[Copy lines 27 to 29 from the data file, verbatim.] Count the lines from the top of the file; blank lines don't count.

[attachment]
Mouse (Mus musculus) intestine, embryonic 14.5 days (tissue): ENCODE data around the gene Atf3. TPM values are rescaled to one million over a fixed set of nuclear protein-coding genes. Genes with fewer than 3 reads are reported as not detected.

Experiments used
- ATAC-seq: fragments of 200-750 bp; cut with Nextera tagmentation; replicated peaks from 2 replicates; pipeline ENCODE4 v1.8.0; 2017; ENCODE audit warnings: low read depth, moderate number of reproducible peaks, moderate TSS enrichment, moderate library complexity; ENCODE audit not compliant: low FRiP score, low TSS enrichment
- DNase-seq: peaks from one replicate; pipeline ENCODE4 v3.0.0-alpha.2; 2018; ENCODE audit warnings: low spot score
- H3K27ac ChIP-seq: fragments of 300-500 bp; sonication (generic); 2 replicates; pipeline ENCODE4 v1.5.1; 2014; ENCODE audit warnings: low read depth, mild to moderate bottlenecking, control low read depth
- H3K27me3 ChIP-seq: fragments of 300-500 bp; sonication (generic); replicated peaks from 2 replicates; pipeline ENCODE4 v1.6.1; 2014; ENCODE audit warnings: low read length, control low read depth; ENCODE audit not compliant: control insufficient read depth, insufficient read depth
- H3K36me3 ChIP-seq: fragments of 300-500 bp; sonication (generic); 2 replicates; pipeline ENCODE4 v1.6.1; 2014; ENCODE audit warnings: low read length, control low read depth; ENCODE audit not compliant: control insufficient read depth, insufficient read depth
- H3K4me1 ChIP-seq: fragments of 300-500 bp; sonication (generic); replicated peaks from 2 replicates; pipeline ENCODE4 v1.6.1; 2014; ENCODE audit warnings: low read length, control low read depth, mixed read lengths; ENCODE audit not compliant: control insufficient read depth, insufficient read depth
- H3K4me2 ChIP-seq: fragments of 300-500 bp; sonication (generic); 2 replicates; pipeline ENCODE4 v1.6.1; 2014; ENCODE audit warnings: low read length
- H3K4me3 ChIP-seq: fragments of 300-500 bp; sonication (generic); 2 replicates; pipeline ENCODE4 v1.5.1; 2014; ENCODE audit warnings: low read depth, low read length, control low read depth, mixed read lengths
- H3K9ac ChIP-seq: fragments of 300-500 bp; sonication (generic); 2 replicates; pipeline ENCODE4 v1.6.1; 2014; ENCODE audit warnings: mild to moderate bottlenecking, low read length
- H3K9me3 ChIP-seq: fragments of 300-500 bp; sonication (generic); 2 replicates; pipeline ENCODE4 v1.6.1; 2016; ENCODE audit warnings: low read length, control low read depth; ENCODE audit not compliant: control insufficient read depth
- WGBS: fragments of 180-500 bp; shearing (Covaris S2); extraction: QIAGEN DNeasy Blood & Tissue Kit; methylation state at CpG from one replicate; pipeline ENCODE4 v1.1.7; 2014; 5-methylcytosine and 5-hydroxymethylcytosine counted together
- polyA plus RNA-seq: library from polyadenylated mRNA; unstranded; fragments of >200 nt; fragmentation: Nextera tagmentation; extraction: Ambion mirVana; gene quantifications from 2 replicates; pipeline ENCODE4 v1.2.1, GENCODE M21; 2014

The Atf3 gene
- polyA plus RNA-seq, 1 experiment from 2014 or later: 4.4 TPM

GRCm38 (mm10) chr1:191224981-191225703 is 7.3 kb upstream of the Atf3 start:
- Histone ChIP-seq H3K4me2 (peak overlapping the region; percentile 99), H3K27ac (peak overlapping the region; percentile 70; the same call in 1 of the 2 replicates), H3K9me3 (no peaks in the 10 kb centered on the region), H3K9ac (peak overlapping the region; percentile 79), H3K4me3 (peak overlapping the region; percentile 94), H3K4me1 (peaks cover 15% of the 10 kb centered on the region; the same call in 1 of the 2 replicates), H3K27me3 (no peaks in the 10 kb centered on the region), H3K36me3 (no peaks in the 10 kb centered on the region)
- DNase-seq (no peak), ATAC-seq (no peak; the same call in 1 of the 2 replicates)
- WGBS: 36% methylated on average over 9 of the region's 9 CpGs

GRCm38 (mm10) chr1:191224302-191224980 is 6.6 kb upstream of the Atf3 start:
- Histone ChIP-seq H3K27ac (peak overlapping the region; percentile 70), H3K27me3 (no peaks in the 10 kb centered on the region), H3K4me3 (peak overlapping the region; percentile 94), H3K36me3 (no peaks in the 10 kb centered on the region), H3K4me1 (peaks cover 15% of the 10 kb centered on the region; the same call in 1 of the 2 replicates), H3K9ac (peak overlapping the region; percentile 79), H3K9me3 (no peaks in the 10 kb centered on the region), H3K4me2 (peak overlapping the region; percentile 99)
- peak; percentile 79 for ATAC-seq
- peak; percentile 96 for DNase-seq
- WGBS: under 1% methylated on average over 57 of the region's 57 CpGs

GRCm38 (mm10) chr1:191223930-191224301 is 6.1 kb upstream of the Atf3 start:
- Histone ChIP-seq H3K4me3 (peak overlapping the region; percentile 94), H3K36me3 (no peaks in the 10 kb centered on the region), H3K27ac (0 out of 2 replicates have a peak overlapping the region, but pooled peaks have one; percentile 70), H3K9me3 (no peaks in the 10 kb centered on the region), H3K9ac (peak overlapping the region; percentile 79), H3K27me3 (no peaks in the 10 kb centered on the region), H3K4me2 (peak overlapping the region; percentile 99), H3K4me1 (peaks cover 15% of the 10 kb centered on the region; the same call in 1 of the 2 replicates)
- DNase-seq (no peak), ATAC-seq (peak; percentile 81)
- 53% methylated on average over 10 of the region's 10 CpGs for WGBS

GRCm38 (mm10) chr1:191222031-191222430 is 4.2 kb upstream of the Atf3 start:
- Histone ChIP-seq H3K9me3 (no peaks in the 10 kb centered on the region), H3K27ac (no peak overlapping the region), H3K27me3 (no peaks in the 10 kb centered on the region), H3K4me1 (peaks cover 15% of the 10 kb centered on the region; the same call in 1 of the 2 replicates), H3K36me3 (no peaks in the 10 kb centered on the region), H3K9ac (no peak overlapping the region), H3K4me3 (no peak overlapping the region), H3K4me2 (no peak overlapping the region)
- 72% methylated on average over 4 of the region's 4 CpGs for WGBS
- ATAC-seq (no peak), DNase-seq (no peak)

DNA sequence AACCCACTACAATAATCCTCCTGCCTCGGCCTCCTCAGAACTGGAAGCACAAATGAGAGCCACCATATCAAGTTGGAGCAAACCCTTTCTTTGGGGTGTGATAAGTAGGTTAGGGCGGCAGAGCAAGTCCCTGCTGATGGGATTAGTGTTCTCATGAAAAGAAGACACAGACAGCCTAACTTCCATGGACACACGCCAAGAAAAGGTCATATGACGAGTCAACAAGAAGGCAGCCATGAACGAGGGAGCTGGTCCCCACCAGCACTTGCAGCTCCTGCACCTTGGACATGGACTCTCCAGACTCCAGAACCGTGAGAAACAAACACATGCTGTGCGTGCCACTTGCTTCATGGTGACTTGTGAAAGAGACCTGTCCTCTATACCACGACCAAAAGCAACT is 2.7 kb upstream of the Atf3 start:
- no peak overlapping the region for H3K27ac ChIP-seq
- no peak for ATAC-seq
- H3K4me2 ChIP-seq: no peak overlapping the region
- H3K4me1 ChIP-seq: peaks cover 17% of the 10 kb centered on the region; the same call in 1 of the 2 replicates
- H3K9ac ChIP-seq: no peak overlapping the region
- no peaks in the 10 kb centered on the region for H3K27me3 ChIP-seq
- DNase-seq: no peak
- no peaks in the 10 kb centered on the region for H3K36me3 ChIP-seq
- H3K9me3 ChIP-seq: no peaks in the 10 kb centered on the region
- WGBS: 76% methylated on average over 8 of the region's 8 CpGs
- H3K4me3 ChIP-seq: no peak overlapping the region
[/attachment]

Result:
- Histone ChIP-seq H3K4me3 (peak overlapping the region; percentile 94), H3K36me3 (no peaks in the 10 kb centered on the region), H3K27ac (0 out of 2 replicates have a peak overlapping the region, but pooled peaks have one; percentile 70), H3K9me3 (no peaks in the 10 kb centered on the region), H3K9ac (peak overlapping the region; percentile 79), H3K27me3 (no peaks in the 10 kb centered on the region), H3K4me2 (peak overlapping the region; percentile 99), H3K4me1 (peaks cover 15% of the 10 kb centered on the region; the same call in 1 of the 2 replicates)
- DNase-seq (no peak), ATAC-seq (peak; percentile 81)
- 53% methylated on average over 10 of the region's 10 CpGs for WGBS